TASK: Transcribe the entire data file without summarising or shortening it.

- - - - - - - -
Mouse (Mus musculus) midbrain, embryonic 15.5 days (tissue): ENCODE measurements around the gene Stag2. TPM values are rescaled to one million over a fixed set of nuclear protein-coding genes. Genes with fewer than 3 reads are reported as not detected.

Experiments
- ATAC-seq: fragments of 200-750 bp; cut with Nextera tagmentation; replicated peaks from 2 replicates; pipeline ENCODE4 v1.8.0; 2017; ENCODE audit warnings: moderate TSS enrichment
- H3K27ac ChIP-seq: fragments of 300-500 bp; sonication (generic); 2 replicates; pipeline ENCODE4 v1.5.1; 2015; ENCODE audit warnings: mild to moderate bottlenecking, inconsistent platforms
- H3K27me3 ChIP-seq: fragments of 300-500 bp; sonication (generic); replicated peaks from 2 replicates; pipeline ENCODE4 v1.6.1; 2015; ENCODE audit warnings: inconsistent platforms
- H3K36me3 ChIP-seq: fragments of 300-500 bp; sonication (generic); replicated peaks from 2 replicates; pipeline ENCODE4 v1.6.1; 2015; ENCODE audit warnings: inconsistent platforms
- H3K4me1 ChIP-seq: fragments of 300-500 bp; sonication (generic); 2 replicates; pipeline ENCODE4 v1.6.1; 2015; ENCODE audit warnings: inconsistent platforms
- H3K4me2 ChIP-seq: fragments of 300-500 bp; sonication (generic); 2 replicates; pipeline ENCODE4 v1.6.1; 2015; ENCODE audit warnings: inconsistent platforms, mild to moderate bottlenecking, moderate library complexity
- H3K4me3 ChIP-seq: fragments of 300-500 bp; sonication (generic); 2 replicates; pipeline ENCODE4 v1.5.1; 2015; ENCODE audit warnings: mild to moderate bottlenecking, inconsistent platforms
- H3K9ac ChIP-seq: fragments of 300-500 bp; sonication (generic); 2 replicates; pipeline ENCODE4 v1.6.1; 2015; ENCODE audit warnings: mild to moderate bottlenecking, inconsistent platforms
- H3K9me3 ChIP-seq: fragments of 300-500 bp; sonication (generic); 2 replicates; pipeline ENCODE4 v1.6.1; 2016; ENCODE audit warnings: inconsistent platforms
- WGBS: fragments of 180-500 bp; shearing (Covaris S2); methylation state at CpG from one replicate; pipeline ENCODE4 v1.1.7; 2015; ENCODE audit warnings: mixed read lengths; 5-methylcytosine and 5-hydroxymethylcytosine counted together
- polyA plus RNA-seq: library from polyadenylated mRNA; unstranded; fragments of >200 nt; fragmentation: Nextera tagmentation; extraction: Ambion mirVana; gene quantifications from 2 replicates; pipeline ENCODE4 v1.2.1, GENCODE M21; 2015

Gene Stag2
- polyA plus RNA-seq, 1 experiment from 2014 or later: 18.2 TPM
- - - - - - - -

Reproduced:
Mouse (Mus musculus) midbrain, embryonic 15.5 days (tissue): ENCODE measurements around the gene Stag2. TPM values are rescaled to one million over a fixed set of nuclear protein-coding genes. Genes with fewer than 3 reads are reported as not detected.

Experiments
- ATAC-seq: fragments of 200-750 bp; cut with Nextera tagmentation; replicated peaks from 2 replicates; pipeline ENCODE4 v1.8.0; 2017; ENCODE audit warnings: moderate TSS enrichment
- H3K27ac ChIP-seq: fragments of 300-500 bp; sonication (generic); 2 replicates; pipeline ENCODE4 v1.5.1; 2015; ENCODE audit warnings: mild to moderate bottlenecking, inconsistent platforms
- H3K27me3 ChIP-seq: fragments of 300-500 bp; sonication (generic); replicated peaks from 2 replicates; pipeline ENCODE4 v1.6.1; 2015; ENCODE audit warnings: inconsistent platforms
- H3K36me3 ChIP-seq: fragments of 300-500 bp; sonication (generic); replicated peaks from 2 replicates; pipeline ENCODE4 v1.6.1; 2015; ENCODE audit warnings: inconsistent platforms
- H3K4me1 ChIP-seq: fragments of 300-500 bp; sonication (generic); 2 replicates; pipeline ENCODE4 v1.6.1; 2015; ENCODE audit warnings: inconsistent platforms
- H3K4me2 ChIP-seq: fragments of 300-500 bp; sonication (generic); 2 replicates; pipeline ENCODE4 v1.6.1; 2015; ENCODE audit warnings: inconsistent platforms, mild to moderate bottlenecking, moderate library complexity
- H3K4me3 ChIP-seq: fragments of 300-500 bp; sonication (generic); 2 replicates; pipeline ENCODE4 v1.5.1; 2015; ENCODE audit warnings: mild to moderate bottlenecking, inconsistent platforms
- H3K9ac ChIP-seq: fragments of 300-500 bp; sonication (generic); 2 replicates; pipeline ENCODE4 v1.6.1; 2015; ENCODE audit warnings: mild to moderate bottlenecking, inconsistent platforms
- H3K9me3 ChIP-seq: fragments of 300-500 bp; sonication (generic); 2 replicates; pipeline ENCODE4 v1.6.1; 2016; ENCODE audit warnings: inconsistent platforms
- WGBS: fragments of 180-500 bp; shearing (Covaris S2); methylation state at CpG from one replicate; pipeline ENCODE4 v1.1.7; 2015; ENCODE audit warnings: mixed read lengths; 5-methylcytosine and 5-hydroxymethylcytosine counted together
- polyA plus RNA-seq: library from polyadenylated mRNA; unstranded; fragments of >200 nt; fragmentation: Nextera tagmentation; extraction: Ambion mirVana; gene quantifications from 2 replicates; pipeline ENCODE4 v1.2.1, GENCODE M21; 2015

Gene Stag2
- polyA plus RNA-seq, 1 experiment from 2014 or later: 18.2 TPM